James Naranjo is the lieutenant governor of Santa Clara Pueblo. He said the Pueblo has to compete with higher wages on offer in surrounding wealthier communities like Santa Fe and Los Alamos.
“We’re a self-governing tribe, so we’re trying to manage our own way,” he said.
If the Pueblo can get workers in the broadband field, Davidson said, there will be a high demand soon as other tribal communities and states, including New Mexico, get more federal money to set up broadband. The federal government is supposed to announce more grants this summer.
“You’re at the leading edge of this in many ways,” he said.
More roadblocks extend beyond the northern New Mexico Pueblo. Tafoya said the federal reporting requirements officials have to adhere to for things like project progress and financial updates have been strenuous and time-consuming.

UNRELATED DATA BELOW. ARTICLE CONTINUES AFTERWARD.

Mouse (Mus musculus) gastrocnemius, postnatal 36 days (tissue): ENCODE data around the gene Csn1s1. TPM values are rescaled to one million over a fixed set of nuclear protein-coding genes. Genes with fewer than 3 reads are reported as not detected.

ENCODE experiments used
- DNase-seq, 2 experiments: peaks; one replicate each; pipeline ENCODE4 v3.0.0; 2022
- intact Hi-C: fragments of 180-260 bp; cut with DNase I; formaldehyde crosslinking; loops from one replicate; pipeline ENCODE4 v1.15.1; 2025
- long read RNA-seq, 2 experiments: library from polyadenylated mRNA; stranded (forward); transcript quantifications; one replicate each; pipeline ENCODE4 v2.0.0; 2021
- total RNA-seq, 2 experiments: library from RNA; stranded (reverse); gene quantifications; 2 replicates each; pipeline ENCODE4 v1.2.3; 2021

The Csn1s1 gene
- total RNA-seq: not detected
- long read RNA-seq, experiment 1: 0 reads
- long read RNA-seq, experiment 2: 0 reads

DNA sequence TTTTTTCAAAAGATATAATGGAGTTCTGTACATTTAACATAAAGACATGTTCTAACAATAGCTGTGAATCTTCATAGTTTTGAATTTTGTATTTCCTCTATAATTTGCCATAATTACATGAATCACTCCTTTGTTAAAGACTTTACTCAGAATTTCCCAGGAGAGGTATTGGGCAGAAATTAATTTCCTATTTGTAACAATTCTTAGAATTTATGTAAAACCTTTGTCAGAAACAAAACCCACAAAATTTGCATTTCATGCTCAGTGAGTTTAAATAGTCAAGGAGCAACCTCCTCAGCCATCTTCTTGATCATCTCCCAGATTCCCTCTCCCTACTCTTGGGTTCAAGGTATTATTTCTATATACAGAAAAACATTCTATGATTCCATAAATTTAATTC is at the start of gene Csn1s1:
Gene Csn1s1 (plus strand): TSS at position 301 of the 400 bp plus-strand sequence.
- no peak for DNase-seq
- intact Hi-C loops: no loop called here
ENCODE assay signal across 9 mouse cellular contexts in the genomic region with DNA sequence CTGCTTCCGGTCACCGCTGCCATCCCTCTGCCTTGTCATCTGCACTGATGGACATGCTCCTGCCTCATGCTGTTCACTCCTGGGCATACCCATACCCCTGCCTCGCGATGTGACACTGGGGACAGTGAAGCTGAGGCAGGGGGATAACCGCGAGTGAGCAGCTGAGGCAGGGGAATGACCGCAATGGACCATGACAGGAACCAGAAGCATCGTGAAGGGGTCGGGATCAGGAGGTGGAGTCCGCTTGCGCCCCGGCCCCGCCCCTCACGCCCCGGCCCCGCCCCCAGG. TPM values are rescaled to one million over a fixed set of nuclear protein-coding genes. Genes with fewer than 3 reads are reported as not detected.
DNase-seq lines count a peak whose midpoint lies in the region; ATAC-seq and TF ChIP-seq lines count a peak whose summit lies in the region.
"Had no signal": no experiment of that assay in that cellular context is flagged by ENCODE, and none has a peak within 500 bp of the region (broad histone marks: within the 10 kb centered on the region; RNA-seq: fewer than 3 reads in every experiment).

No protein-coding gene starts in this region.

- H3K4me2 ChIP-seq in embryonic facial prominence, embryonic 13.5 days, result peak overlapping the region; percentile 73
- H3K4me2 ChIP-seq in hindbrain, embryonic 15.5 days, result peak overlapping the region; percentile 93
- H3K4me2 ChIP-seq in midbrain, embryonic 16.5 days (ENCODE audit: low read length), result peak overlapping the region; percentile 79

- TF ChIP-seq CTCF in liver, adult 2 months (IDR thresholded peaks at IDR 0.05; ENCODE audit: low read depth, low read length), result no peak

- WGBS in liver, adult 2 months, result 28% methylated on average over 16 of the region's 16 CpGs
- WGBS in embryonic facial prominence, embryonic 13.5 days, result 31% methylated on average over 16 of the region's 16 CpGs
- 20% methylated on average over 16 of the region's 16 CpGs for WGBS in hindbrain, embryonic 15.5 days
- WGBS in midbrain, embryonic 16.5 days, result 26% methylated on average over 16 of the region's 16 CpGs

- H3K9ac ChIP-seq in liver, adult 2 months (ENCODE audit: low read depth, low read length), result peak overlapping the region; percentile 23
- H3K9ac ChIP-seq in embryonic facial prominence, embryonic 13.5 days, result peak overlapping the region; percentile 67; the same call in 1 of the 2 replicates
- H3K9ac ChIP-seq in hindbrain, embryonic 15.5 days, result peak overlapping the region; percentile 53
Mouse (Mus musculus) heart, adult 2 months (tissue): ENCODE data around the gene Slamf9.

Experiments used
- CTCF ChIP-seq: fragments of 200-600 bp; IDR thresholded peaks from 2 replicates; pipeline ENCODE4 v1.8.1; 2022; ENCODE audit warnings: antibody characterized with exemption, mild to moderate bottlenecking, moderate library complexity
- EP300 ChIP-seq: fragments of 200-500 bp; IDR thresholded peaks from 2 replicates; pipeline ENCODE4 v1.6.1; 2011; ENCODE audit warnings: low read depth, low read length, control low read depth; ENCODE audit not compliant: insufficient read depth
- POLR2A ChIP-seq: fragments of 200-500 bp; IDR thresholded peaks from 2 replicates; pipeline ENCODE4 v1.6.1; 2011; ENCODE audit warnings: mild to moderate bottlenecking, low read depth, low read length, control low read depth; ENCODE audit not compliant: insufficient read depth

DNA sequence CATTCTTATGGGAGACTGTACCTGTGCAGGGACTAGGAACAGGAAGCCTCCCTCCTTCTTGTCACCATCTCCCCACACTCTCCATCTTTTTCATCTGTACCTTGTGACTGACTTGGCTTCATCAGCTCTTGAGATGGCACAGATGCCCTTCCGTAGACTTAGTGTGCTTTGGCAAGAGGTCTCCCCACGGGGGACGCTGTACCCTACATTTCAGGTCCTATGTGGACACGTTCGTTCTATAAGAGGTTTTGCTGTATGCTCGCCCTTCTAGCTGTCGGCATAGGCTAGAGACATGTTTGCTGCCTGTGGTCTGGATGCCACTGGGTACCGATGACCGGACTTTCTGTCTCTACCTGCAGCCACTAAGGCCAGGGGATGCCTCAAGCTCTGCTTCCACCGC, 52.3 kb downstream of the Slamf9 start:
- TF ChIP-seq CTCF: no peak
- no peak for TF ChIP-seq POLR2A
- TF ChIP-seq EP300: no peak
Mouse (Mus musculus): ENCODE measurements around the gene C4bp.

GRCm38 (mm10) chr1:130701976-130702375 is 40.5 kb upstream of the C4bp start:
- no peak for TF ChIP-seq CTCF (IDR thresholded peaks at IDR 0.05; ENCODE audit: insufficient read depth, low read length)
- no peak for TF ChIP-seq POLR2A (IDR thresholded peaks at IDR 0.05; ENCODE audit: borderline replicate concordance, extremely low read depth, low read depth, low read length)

“We get that some of these things do need to be reported, but it does take up quite a bit of time,” he said.
Tafoya said the importance of setting up this broadband extends beyond just internet services. For example, he said, Pueblo officials want to set up emergency communication equipment needed by first responders.
“We want to make sure that we maximize our capabilities with the money that you all provide to us,” he said.
Davidson said he’s heard other grant recipients also mention a desire to set up public safety communications, and he’s glad Santa Clara is being smart about leveraging the grant funds to get multiple things done.
Similar issues down the road
SAN ILDEFONSO PUEBLO — Just a dozen miles away, under the shade of a large tree while ants crawled at its base, Davidson also talked with officials from San Ildefonso Pueblo, another grant recipient.
San Ildefonso Pueblo got nearly $5 million in federal funds to set up high-speed internet for 255 tribal households.